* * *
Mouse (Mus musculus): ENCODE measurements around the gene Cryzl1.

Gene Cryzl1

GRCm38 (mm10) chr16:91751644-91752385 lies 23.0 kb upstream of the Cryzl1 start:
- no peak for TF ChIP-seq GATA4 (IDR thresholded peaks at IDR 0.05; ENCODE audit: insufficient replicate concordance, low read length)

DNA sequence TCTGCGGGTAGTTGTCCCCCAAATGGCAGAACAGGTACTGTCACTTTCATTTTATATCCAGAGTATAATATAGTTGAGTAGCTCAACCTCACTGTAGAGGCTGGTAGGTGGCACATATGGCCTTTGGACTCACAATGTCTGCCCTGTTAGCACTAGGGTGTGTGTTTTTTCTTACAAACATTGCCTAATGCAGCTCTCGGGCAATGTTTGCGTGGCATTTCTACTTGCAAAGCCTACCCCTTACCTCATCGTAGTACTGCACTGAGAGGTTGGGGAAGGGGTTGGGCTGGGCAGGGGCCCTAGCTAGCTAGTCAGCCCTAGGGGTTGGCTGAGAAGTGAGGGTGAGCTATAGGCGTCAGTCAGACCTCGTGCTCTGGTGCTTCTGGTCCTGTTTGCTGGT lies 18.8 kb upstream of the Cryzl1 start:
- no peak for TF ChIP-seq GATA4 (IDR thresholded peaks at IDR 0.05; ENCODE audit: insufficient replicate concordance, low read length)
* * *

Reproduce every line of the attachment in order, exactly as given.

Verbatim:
Mouse (Mus musculus): ENCODE measurements around the gene Cryzl1.

Gene Cryzl1

GRCm38 (mm10) chr16:91751644-91752385 lies 23.0 kb upstream of the Cryzl1 start:
- no peak for TF ChIP-seq GATA4 (IDR thresholded peaks at IDR 0.05; ENCODE audit: insufficient replicate concordance, low read length)

DNA sequence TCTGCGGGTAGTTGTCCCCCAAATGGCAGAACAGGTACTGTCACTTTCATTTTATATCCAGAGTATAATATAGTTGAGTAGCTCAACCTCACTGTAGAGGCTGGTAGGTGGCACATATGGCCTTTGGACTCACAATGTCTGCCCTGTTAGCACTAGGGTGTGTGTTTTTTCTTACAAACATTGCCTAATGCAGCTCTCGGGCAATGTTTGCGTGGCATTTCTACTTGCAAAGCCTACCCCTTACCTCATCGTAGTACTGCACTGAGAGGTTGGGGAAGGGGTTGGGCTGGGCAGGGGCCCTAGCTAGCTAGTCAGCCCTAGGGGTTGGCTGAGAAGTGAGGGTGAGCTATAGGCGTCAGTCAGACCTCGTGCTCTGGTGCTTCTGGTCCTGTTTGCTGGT lies 18.8 kb upstream of the Cryzl1 start:
- no peak for TF ChIP-seq GATA4 (IDR thresholded peaks at IDR 0.05; ENCODE audit: insufficient replicate concordance, low read length)